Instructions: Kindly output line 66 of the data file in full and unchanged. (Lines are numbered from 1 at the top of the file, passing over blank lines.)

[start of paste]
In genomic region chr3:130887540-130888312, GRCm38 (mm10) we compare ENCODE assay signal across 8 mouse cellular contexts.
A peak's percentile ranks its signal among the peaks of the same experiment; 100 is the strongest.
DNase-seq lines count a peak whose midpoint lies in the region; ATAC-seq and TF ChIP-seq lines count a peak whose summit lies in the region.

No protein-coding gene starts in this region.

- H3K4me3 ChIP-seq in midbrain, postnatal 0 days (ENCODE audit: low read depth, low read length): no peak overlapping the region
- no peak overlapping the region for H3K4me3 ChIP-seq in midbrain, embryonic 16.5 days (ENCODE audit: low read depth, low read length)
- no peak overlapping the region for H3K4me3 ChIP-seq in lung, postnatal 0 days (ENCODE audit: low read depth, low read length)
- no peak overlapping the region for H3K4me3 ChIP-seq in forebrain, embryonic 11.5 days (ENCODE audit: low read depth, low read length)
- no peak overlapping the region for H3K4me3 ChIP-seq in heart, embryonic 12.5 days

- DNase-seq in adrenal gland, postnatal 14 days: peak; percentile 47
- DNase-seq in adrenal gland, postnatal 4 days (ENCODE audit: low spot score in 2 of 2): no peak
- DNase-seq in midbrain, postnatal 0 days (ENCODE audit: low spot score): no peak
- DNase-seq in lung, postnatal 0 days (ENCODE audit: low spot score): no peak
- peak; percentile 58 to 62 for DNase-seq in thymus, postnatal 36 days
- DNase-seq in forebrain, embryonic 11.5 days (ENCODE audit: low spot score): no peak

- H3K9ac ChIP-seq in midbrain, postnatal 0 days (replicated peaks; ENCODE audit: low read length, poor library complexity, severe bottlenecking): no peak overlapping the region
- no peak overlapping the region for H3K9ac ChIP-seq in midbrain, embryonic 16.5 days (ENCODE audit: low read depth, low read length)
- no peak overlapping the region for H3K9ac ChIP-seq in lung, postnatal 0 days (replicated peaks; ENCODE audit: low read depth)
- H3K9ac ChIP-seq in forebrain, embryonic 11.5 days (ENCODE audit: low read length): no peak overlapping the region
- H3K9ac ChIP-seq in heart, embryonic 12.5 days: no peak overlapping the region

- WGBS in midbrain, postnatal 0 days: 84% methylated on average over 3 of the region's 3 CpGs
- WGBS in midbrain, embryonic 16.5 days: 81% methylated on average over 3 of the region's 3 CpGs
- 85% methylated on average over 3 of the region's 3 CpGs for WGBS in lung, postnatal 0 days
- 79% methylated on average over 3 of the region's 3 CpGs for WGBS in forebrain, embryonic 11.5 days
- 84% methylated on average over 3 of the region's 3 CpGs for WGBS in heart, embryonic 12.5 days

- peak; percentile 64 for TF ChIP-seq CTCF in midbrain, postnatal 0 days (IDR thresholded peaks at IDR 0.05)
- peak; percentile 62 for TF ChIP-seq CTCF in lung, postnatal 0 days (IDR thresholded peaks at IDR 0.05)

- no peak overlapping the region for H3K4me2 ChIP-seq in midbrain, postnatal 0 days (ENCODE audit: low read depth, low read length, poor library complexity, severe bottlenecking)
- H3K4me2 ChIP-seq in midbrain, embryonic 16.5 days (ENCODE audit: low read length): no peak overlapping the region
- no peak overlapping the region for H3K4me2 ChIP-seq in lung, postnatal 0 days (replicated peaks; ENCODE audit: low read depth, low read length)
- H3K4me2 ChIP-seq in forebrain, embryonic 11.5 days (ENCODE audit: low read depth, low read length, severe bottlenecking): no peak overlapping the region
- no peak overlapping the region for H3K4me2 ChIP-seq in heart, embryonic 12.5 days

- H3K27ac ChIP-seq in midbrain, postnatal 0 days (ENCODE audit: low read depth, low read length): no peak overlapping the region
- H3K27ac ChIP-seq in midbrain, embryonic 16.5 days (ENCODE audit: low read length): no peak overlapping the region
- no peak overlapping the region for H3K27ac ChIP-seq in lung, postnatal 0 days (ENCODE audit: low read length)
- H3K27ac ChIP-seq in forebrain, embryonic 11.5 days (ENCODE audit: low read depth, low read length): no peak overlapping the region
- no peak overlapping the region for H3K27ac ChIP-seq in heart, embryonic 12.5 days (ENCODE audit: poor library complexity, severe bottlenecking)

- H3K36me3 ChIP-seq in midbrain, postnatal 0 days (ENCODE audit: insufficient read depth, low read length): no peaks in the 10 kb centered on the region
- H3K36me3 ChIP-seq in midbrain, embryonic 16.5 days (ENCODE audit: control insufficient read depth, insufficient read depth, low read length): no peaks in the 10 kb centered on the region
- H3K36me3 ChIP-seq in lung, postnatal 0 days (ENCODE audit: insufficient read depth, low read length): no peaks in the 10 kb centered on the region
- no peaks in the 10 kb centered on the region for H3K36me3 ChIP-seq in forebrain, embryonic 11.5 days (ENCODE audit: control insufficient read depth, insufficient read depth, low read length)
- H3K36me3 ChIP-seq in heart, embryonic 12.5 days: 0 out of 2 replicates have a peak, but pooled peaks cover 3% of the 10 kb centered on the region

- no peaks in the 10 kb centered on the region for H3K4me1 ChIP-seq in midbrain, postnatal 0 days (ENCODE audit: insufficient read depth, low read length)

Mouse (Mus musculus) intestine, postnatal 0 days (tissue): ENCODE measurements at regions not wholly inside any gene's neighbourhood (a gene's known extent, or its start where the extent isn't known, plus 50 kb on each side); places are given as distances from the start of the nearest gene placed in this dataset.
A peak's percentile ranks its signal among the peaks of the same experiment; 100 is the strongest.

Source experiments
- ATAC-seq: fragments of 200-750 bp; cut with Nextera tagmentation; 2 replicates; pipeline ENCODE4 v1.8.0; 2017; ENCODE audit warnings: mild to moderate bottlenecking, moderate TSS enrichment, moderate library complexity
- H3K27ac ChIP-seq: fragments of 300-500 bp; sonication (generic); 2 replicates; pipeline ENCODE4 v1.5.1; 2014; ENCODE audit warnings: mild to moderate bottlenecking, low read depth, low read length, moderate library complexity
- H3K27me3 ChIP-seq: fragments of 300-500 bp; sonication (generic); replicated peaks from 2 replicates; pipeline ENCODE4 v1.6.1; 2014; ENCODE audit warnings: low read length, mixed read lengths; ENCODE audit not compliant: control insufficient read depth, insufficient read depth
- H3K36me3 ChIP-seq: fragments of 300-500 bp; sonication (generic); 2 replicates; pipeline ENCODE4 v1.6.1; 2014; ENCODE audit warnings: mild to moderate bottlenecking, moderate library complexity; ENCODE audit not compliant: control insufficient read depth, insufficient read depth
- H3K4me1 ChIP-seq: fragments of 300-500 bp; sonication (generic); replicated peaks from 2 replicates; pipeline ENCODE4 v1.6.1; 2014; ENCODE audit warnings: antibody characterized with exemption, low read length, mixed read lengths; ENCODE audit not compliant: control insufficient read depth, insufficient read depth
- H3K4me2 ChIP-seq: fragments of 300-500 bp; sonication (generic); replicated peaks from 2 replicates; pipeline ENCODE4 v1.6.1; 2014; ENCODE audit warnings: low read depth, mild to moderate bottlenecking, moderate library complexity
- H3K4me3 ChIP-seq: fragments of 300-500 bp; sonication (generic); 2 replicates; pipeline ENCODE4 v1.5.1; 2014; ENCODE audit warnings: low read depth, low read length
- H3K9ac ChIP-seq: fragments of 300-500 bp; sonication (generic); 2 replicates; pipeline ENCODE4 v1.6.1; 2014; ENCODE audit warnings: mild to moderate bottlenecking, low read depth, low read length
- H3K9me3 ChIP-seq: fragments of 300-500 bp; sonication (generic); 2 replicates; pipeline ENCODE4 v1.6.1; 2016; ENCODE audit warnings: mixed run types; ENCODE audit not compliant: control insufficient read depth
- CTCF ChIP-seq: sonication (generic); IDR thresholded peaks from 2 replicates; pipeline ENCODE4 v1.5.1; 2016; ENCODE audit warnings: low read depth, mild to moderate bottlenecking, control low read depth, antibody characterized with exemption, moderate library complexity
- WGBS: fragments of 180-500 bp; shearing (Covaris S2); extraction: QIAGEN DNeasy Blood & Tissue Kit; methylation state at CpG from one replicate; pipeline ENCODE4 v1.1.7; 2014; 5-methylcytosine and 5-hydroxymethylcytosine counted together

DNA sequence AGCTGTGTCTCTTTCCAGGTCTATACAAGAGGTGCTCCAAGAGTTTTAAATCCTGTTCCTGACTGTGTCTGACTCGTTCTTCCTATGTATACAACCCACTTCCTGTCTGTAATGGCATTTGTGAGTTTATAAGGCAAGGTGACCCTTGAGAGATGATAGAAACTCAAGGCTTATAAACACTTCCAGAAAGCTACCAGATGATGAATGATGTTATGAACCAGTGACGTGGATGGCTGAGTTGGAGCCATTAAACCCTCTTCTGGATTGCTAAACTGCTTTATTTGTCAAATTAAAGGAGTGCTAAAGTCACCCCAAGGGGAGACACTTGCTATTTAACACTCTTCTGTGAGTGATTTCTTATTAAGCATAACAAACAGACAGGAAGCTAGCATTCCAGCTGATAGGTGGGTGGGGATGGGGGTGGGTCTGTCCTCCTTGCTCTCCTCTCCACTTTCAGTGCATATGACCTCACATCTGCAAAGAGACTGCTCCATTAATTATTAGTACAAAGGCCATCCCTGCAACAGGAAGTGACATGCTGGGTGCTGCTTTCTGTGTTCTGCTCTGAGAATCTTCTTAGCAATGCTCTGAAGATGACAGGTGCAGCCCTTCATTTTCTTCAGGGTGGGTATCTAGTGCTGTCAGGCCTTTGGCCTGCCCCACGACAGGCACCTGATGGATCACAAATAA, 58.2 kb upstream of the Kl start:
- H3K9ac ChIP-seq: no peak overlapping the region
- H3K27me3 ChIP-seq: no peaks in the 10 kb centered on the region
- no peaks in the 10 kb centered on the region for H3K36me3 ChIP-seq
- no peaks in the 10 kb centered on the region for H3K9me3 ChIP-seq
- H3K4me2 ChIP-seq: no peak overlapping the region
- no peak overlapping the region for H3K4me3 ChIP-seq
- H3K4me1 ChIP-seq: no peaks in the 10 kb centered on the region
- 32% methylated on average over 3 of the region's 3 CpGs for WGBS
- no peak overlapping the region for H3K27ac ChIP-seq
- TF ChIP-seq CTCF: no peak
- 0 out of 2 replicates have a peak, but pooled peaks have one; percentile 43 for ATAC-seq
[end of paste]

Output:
- 32% methylated on average over 3 of the region's 3 CpGs for WGBS